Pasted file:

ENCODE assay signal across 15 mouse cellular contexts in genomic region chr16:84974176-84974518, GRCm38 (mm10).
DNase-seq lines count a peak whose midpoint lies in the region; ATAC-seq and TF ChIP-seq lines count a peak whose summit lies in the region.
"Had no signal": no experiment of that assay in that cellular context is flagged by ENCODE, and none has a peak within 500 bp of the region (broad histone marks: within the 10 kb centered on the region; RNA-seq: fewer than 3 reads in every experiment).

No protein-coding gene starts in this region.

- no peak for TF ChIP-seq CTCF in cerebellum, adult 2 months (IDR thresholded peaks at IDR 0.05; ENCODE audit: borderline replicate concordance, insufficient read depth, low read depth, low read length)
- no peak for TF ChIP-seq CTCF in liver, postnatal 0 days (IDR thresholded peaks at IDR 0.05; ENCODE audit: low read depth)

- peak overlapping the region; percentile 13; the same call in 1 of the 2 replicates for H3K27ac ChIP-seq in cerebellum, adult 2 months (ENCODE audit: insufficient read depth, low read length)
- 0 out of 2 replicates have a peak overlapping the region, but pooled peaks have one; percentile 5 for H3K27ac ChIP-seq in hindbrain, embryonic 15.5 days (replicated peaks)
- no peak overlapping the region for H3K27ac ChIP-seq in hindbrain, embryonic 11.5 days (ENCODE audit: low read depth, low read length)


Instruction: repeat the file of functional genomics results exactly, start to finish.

ENCODE assay signal across 15 mouse cellular contexts in genomic region chr16:84974176-84974518, GRCm38 (mm10).
DNase-seq lines count a peak whose midpoint lies in the region; ATAC-seq and TF ChIP-seq lines count a peak whose summit lies in the region.
"Had no signal": no experiment of that assay in that cellular context is flagged by ENCODE, and none has a peak within 500 bp of the region (broad histone marks: within the 10 kb centered on the region; RNA-seq: fewer than 3 reads in every experiment).

No protein-coding gene starts in this region.

- no peak for TF ChIP-seq CTCF in cerebellum, adult 2 months (IDR thresholded peaks at IDR 0.05; ENCODE audit: borderline replicate concordance, insufficient read depth, low read depth, low read length)
- no peak for TF ChIP-seq CTCF in liver, postnatal 0 days (IDR thresholded peaks at IDR 0.05; ENCODE audit: low read depth)

- peak overlapping the region; percentile 13; the same call in 1 of the 2 replicates for H3K27ac ChIP-seq in cerebellum, adult 2 months (ENCODE audit: insufficient read depth, low read length)
- 0 out of 2 replicates have a peak overlapping the region, but pooled peaks have one; percentile 5 for H3K27ac ChIP-seq in hindbrain, embryonic 15.5 days (replicated peaks)
- no peak overlapping the region for H3K27ac ChIP-seq in hindbrain, embryonic 11.5 days (ENCODE audit: low read depth, low read length)